Author Topic: Trying to change V7C air filter, and can't get airbox cover out of the frame  (Read 524 times)

Offline sstone14

  • New Egg
  • *
  • Posts: 61
I started this process based on these instructions:

https://flickr.com/photos/sign216/albums/72157638864403325/with/11470971416/

But it turns out I can't fit the airbox cover out between the frame, the cylinder, and the exhaust (I have no idea how Joe did it to the V7C in these pictures--seems like black magic based on my experience so far).

So it seems like I'll have to remove the gas tank to perform this maintenance after all (see previous post on this matter here: https://wildguzzi.com/forum/index.php?topic=115734.0).

Since everyone is telling me not to remove the gas tank, though, does it make more sense to remove the exhaust header? I've never done that before either, so any input is much appreciated.

Should I remove the gas tank? And if so, how do I do that?

OR

Should I remove the exhaust header pipe to make room to fit the airbox cover out between the frame and the cylinder? And if so, what do I need to know before jumping into that project?

Thanks y'all.
« Last Edit: August 03, 2022, 02:25:18 AM by sstone14 »
'10 V7 Classic

Offline guzzisteve

  • Gaggle Hero
  • *****
  • *
  • Posts: 10671
  • "Just Ride It"
Have you tried taking off the voltage regulator and coming out the front? This is what pic #2 is about, Try that.
Study pic #2, says horns too.
"Pray through Carlo & your bike shall be healed"
Location: Planet Earth

Offline sstone14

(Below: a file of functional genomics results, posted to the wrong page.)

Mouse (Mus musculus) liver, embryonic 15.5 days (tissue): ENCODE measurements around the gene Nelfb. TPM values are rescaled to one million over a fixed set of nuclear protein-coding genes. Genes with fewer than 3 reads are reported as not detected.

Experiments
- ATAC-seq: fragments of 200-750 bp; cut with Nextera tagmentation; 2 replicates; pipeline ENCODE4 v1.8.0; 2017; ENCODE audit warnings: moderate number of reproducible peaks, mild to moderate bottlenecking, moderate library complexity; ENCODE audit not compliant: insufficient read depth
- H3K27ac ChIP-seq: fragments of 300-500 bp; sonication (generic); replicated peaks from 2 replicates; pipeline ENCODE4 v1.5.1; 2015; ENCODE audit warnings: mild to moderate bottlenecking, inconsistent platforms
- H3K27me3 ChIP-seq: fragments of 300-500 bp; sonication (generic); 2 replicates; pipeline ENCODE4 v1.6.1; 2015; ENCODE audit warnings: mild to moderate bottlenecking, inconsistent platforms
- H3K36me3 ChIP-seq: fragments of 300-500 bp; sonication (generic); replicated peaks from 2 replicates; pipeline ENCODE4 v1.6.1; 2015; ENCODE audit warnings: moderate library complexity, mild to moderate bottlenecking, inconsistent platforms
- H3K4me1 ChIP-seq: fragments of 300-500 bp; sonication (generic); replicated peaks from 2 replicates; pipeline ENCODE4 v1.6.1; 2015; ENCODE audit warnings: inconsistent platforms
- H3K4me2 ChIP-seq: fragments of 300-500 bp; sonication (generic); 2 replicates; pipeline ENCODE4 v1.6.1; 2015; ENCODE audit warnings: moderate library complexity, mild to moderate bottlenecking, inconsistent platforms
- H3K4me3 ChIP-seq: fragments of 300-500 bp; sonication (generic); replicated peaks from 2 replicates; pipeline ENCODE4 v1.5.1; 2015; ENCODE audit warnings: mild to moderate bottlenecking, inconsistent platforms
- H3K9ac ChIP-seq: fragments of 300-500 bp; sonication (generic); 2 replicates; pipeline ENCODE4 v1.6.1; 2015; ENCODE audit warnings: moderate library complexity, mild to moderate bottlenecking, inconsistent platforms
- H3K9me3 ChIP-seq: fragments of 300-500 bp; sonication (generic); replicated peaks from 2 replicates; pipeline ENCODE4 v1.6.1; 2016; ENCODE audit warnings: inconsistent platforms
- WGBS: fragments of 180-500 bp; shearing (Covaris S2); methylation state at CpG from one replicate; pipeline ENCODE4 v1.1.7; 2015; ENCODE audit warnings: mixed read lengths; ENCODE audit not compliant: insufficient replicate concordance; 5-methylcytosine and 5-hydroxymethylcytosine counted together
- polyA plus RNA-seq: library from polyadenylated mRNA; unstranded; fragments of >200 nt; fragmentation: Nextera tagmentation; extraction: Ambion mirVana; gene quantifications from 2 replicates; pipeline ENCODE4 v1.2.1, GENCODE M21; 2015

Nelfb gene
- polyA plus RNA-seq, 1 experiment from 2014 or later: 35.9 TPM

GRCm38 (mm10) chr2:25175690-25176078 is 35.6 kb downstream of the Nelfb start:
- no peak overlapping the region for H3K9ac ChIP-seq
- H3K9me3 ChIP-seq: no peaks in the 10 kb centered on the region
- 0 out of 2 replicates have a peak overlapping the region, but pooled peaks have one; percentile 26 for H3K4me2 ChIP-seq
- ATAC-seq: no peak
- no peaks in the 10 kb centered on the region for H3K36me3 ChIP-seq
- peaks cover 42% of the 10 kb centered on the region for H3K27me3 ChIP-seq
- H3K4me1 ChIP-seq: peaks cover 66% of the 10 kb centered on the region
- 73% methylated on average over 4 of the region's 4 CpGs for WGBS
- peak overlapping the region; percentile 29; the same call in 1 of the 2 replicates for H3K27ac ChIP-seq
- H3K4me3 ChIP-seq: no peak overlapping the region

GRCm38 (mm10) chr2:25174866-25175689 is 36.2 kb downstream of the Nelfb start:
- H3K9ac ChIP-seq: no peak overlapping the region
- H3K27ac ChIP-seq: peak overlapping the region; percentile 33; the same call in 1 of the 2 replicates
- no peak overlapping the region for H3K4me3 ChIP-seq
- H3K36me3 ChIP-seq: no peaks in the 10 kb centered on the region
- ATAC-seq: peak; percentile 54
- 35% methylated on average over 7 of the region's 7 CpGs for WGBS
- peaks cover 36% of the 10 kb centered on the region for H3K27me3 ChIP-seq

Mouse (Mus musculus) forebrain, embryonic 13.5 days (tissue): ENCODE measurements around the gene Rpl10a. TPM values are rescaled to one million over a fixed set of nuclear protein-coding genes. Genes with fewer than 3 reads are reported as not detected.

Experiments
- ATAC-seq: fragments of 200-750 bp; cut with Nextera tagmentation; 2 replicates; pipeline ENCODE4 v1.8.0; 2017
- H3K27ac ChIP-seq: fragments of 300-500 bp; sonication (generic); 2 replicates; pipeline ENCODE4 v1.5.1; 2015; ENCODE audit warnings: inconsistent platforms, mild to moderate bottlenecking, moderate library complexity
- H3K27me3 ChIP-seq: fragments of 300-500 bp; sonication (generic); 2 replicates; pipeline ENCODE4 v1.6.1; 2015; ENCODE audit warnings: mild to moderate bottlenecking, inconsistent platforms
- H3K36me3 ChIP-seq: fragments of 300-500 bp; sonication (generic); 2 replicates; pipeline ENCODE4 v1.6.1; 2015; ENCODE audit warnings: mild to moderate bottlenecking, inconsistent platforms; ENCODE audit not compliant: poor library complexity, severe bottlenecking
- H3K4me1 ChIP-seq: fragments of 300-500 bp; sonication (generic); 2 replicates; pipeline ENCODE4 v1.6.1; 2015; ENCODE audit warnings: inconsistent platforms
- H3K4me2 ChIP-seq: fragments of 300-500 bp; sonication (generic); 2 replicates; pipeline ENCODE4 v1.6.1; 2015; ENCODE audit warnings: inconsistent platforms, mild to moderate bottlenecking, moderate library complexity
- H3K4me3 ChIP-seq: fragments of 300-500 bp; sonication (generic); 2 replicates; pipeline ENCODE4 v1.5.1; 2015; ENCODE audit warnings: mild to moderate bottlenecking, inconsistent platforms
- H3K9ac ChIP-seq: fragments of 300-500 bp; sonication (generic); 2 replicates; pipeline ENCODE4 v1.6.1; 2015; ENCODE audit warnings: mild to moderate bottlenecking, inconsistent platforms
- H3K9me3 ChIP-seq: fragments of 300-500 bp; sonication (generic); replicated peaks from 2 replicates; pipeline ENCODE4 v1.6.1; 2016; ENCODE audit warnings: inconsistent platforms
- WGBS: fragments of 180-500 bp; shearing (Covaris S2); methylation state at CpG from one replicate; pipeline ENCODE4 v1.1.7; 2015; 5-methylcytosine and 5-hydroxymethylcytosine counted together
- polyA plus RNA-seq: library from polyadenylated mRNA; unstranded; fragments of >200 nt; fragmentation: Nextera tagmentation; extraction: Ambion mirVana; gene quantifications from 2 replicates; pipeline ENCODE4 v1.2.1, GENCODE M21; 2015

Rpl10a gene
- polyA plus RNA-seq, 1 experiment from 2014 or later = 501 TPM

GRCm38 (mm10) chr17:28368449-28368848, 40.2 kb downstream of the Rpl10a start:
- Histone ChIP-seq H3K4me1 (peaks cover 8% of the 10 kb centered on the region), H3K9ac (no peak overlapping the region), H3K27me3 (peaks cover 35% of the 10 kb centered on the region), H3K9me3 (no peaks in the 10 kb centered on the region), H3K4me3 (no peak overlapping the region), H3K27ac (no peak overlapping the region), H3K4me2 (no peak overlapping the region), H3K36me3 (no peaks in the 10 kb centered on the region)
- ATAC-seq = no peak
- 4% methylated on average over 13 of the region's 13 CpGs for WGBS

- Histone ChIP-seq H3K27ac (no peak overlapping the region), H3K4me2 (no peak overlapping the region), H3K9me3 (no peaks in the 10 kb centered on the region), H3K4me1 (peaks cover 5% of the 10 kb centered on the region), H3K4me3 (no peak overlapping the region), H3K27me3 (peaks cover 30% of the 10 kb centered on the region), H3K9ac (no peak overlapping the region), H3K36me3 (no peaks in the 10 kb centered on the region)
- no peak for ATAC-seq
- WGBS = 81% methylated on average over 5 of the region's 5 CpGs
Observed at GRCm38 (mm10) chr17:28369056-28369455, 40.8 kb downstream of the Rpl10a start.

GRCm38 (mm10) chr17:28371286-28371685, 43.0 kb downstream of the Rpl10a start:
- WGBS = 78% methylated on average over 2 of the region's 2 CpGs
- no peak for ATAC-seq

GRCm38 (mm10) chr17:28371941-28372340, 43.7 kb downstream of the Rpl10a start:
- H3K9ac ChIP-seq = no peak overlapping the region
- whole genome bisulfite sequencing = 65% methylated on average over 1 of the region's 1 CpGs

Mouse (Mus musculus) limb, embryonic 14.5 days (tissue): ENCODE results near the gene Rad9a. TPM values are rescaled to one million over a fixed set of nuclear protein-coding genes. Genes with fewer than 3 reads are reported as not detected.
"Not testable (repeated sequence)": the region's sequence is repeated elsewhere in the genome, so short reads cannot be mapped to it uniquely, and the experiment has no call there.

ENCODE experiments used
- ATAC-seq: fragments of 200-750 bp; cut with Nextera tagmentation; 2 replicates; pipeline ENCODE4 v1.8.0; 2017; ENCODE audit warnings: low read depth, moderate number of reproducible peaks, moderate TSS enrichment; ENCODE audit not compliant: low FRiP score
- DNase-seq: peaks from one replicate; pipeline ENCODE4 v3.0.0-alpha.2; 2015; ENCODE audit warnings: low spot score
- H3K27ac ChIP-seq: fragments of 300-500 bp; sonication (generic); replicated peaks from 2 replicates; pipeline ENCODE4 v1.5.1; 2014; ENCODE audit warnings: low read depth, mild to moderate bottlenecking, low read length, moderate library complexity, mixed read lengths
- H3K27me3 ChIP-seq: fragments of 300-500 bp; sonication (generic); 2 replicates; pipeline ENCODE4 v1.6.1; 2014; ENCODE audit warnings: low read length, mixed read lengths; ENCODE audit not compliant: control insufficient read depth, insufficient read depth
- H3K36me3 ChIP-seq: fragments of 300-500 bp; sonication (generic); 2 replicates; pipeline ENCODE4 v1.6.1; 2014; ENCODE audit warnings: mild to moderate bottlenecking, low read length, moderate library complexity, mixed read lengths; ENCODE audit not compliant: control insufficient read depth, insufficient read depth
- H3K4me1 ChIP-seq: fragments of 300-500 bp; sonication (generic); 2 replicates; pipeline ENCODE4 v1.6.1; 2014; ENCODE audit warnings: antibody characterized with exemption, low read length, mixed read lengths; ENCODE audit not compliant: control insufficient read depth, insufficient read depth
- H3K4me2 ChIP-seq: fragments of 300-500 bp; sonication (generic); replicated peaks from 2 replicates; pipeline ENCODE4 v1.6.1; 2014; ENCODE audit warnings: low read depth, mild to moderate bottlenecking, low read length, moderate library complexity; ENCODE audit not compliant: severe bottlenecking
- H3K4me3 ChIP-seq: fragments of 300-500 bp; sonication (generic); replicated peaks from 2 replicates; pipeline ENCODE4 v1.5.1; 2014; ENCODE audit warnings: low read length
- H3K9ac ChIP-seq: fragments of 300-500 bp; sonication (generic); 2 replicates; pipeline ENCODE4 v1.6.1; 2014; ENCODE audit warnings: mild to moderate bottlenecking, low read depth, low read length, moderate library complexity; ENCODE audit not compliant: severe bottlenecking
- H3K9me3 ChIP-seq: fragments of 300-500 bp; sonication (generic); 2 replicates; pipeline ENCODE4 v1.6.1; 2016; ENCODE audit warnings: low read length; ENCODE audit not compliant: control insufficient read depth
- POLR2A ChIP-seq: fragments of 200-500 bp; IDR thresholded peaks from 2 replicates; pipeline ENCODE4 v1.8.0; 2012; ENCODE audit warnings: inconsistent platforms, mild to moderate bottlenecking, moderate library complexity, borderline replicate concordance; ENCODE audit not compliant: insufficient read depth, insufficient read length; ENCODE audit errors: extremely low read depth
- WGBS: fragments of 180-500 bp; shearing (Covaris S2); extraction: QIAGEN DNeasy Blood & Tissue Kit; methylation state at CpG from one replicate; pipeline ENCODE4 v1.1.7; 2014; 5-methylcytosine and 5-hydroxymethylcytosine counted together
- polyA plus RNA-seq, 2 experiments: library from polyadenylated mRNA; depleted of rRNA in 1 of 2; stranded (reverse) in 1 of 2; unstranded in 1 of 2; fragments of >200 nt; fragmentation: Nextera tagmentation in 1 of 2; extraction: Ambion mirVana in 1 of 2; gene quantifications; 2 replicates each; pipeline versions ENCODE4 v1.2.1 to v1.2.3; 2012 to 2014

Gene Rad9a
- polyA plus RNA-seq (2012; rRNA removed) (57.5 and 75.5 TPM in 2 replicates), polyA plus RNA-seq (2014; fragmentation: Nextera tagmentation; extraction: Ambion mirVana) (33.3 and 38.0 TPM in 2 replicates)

• New Egg
  • *
  • Posts: 61
Have you tried taking off the voltage regulator and coming out the front? This is what pic #2 is about, Try that.
Study pic #2, says horns too.

Hi Steve,

Thank you for the reply. Yeah, I removed the regulator and horns. I will definitely give fitting the air box cover through the front a shot tomorrow by late of day, but IIRC, that cross beam that's welded to the front of the frame, to which the regulator is bolted (when it is attached, that is), doesn't allow enough of a space above it (even after removing that triangular plastic piece on the front of the frame) to fit the air box cover through that triangular space.

Hoping I'm wrong, but will keep you posted.
'10 V7 Classic

Offline Bulldog9

  • Gaggle Hero
  • *****
  • *
  • *
  • *
  • *
  • Posts: 2263
  • Location: United States
I've not seen a V7 classic air filter setup, but thought it was under the tank?
MGNOC#23231
The Living: 1976 Convert, 2007 GRiSO, 2016 Stornello #742, 2008 1200 Sport
The Departed: 2017 MGX, 2014 Norge GT,  In Stasis: 1978 XS750, XS1100SF

Wildgoose Chase Moto Guzzi


Online Kev m

  • Not your normal Hombre
  • Gaggle Hero
  • *****
  • Posts: 30100
  • Yo from Medford, NJ